Brand damage ALERT! Don’t overload your subscribers

Every time I download information from a website, I am deluged with emails.

While some of them are relevant and interesting, others are not, diluting the overall effect. One digital guide I downloaded seemed to subscribe me to multiple marketing lists, and before I knew it, I was receiving daily emails from them. They were all automated, and 9/10 were entirely irrelevant. Then one day, they sent me an email to tell me that while they usually send me a weekly email, they had such a great idea that they had to notify me straight away!

You’ve probably guessed it, but I unsubscribed immediately. However, due to the multiple lists setup, I still receive other emails from them. I had no choice but to go to the extreme and block them and send them all straight to junk.

I’m sure that many of you can relate to this story as it’s probably happened to you at one time or another.

There is a serious lesson to be learned here by marketers. While we develop marketing strategies with the best of intentions, we must be careful not to dilute the overall effect by being so opportunistic about the level of authority a prospect has provided us just by subscribing to one of our communications.

When we bombard our prospects with too much irrelevant content, it takes away from the value of the content that would otherwise be meaningful to them. And it will only lead to frustration that will ultimately lead to brand damage. While digital marketing can be a blessing, it can also be a curse. Let’s take a look at those techniques that are hurting our brand more than they are helping. Which should we leave behind when marketing our professional services?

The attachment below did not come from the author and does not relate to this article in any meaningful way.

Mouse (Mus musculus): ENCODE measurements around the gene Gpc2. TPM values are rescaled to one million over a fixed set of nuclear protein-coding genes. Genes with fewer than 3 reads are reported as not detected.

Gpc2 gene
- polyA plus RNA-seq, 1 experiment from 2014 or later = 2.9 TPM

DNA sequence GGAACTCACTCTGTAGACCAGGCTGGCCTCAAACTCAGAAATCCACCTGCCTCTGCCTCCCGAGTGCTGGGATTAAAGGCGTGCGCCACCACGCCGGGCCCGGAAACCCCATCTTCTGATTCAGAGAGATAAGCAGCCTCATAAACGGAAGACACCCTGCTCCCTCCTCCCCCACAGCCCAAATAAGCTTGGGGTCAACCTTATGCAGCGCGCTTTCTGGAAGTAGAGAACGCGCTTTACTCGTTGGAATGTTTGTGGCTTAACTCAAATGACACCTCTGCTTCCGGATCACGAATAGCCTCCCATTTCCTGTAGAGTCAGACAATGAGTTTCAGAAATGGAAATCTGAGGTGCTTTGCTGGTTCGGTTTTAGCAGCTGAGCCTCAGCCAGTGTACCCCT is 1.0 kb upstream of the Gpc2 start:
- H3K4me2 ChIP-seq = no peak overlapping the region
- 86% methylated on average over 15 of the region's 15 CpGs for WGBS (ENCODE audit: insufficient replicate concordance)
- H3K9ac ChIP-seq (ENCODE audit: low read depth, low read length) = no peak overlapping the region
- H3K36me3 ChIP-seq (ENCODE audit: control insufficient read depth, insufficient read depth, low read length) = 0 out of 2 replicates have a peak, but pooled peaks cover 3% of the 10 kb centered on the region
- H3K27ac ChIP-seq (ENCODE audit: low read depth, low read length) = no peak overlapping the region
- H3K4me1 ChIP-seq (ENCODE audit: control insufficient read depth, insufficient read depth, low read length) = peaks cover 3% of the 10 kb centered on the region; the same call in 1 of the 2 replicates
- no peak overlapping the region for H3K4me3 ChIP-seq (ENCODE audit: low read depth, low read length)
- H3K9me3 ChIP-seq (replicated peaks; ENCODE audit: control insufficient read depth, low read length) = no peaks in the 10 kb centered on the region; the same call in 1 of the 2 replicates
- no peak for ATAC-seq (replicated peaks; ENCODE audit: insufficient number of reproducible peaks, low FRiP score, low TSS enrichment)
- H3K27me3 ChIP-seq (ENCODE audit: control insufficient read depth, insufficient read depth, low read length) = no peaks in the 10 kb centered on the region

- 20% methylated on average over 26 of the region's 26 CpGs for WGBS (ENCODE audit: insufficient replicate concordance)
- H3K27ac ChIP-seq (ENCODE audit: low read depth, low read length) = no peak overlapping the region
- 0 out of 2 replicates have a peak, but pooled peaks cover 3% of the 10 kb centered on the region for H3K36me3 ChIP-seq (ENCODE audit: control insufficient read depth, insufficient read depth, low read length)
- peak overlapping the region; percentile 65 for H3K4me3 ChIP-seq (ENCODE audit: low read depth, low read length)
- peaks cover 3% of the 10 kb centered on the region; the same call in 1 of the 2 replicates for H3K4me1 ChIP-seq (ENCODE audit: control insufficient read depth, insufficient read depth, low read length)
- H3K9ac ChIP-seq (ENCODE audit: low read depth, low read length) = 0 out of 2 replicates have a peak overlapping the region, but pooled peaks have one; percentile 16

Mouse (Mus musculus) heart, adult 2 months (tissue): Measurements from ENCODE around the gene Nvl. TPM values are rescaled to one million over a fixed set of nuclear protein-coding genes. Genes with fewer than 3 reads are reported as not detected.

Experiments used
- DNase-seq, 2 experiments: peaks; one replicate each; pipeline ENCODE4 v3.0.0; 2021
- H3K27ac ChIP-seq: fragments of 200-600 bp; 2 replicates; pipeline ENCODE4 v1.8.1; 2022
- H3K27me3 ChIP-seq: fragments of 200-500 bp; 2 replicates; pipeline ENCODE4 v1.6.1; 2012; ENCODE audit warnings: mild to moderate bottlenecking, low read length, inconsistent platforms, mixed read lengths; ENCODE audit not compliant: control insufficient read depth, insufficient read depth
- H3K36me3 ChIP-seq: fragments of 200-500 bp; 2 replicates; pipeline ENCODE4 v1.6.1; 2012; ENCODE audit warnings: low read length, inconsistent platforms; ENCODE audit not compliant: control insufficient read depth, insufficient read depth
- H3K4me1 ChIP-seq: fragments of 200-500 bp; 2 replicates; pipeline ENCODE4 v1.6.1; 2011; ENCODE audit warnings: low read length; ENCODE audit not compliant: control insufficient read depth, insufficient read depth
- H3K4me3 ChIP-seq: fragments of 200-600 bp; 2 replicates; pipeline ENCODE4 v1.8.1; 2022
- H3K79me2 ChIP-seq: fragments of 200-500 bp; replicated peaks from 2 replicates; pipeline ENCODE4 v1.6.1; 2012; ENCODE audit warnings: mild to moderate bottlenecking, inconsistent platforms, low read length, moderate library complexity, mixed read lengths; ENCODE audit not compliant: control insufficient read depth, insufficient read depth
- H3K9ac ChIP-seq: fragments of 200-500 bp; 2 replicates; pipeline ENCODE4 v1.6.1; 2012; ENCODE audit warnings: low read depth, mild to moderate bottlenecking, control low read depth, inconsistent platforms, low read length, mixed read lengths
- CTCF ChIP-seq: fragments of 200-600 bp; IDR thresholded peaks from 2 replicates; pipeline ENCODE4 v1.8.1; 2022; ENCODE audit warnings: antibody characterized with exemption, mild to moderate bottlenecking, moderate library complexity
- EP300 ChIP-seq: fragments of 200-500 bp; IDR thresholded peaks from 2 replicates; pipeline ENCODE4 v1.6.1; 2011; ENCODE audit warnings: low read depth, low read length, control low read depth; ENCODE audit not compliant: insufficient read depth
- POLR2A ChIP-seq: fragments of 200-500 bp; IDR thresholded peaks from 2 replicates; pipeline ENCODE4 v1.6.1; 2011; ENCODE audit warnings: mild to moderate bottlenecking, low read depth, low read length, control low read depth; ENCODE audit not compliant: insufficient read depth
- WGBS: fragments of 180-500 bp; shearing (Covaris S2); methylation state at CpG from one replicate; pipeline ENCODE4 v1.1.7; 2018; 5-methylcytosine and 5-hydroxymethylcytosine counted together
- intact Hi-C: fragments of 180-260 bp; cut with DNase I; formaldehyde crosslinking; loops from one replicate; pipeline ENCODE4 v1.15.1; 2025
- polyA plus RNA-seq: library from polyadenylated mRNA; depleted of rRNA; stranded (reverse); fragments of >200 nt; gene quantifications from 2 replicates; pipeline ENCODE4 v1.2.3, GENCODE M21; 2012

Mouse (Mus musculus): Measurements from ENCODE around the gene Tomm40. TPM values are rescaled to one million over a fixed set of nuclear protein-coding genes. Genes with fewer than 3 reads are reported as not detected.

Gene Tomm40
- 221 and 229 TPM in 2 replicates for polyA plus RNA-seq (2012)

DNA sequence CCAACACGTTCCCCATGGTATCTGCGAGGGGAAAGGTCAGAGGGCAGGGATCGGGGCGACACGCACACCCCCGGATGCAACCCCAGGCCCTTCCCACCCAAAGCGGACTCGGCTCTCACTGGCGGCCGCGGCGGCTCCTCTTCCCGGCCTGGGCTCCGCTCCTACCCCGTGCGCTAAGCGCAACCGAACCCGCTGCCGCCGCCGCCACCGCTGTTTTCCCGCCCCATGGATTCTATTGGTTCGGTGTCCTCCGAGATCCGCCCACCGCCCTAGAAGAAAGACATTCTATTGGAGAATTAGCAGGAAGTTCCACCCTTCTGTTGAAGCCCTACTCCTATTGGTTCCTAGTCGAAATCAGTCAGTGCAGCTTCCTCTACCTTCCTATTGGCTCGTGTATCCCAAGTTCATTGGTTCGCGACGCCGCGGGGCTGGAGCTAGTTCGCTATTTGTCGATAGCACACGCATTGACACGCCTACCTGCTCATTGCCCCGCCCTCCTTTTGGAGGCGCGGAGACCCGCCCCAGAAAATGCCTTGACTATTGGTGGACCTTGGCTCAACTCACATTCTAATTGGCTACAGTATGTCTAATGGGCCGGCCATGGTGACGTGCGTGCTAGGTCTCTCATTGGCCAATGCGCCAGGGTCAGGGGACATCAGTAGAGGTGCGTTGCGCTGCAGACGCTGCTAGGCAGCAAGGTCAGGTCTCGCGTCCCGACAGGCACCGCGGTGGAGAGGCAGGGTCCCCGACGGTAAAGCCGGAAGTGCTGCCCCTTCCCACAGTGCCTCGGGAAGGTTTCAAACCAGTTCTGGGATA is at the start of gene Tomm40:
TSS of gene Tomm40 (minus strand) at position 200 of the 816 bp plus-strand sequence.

Quantity vs. quality

Let’s start with the obvious. You may think that the best way to stay relevant is to constantly remind your clients you exist. But this strategy has proven to be unforgettable for all the wrong reasons. Instead of clients having a positive brand image of you, they’ll remember you as the firm that filled up their inboxes to no end with nonsense. If you want to be truly memorable, focus on quality content that addresses their pain points and has purpose.

Drip marketing that lacks personalisation

The reason why I started sending emails straight to junk was because they were completely pointless to my needs as a client. And this is exactly what happens with drip campaigns that are set up to be pre-written messages to prospects over a long period of time. While the whole point is to nurture leads through the marketing funnel, they can actually alienate them because they’re typically not personalised, leaving no impact on them on an individual level. The recipient of the email will not feel the content applies to them and will simply chuck it in the bin.

This can be avoided by placing clients on the right list from the start and taking the time to craft content that is personalised for their specific demographic.

Email marketing and automation

There’s a technical reason why marketing automation emails get read less and it’s because the receiving inboxes can detect that they didn’t come from a real person. And if the person you’re sending to has their inbox set up to segregate primary emails from the others, then your automated emails are ending up under the Promotions tab, where it may never be opened.  

We get that automation makes the lives of marketers better. However, rely on it too much and overload your clients with automated emails, and you’ll likely end up turning them off to the point that they’d rather not receive any emails from you at all, automated or otherwise.

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